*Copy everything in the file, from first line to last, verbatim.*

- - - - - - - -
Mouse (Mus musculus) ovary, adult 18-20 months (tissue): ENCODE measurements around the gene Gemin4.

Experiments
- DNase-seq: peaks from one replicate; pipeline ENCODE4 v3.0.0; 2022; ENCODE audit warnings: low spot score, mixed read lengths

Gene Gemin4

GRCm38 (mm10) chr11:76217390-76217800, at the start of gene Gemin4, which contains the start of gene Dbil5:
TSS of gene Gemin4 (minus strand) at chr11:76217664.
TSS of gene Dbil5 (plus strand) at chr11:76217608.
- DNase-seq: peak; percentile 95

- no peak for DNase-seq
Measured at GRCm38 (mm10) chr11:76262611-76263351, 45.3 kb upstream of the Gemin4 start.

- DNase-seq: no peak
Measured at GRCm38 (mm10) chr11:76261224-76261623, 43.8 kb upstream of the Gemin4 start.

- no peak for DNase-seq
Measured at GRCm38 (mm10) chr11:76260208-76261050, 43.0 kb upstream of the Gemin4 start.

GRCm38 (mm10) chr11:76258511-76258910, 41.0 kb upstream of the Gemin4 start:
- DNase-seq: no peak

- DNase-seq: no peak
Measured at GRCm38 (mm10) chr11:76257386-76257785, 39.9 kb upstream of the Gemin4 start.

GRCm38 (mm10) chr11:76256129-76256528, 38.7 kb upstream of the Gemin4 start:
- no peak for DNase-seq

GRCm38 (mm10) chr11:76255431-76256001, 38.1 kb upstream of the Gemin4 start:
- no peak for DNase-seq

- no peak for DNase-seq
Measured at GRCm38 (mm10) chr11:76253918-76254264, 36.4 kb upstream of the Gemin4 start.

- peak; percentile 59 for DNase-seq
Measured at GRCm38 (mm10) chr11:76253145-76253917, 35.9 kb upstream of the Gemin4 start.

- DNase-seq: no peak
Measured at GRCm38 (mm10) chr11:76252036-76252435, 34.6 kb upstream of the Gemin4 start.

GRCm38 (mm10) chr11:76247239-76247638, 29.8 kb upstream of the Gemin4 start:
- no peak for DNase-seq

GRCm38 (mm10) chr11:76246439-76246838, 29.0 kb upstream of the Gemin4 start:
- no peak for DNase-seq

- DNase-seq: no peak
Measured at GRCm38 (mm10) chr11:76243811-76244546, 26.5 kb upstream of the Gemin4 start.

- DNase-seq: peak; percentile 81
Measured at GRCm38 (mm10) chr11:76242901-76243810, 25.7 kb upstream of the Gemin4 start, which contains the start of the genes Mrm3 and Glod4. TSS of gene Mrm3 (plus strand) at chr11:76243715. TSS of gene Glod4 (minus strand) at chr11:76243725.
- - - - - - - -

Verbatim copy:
Mouse (Mus musculus) ovary, adult 18-20 months (tissue): ENCODE measurements around the gene Gemin4.

Experiments
- DNase-seq: peaks from one replicate; pipeline ENCODE4 v3.0.0; 2022; ENCODE audit warnings: low spot score, mixed read lengths

Gene Gemin4

GRCm38 (mm10) chr11:76217390-76217800, at the start of gene Gemin4, which contains the start of gene Dbil5:
TSS of gene Gemin4 (minus strand) at chr11:76217664.
TSS of gene Dbil5 (plus strand) at chr11:76217608.
- DNase-seq: peak; percentile 95

- no peak for DNase-seq
Measured at GRCm38 (mm10) chr11:76262611-76263351, 45.3 kb upstream of the Gemin4 start.

- DNase-seq: no peak
Measured at GRCm38 (mm10) chr11:76261224-76261623, 43.8 kb upstream of the Gemin4 start.

- no peak for DNase-seq
Measured at GRCm38 (mm10) chr11:76260208-76261050, 43.0 kb upstream of the Gemin4 start.

GRCm38 (mm10) chr11:76258511-76258910, 41.0 kb upstream of the Gemin4 start:
- DNase-seq: no peak

- DNase-seq: no peak
Measured at GRCm38 (mm10) chr11:76257386-76257785, 39.9 kb upstream of the Gemin4 start.

GRCm38 (mm10) chr11:76256129-76256528, 38.7 kb upstream of the Gemin4 start:
- no peak for DNase-seq

GRCm38 (mm10) chr11:76255431-76256001, 38.1 kb upstream of the Gemin4 start:
- no peak for DNase-seq

- no peak for DNase-seq
Measured at GRCm38 (mm10) chr11:76253918-76254264, 36.4 kb upstream of the Gemin4 start.

- peak; percentile 59 for DNase-seq
Measured at GRCm38 (mm10) chr11:76253145-76253917, 35.9 kb upstream of the Gemin4 start.

- DNase-seq: no peak
Measured at GRCm38 (mm10) chr11:76252036-76252435, 34.6 kb upstream of the Gemin4 start.

GRCm38 (mm10) chr11:76247239-76247638, 29.8 kb upstream of the Gemin4 start:
- no peak for DNase-seq

GRCm38 (mm10) chr11:76246439-76246838, 29.0 kb upstream of the Gemin4 start:
- no peak for DNase-seq

- DNase-seq: no peak
Measured at GRCm38 (mm10) chr11:76243811-76244546, 26.5 kb upstream of the Gemin4 start.

- DNase-seq: peak; percentile 81
Measured at GRCm38 (mm10) chr11:76242901-76243810, 25.7 kb upstream of the Gemin4 start, which contains the start of the genes Mrm3 and Glod4. TSS of gene Mrm3 (plus strand) at chr11:76243715. TSS of gene Glod4 (minus strand) at chr11:76243725.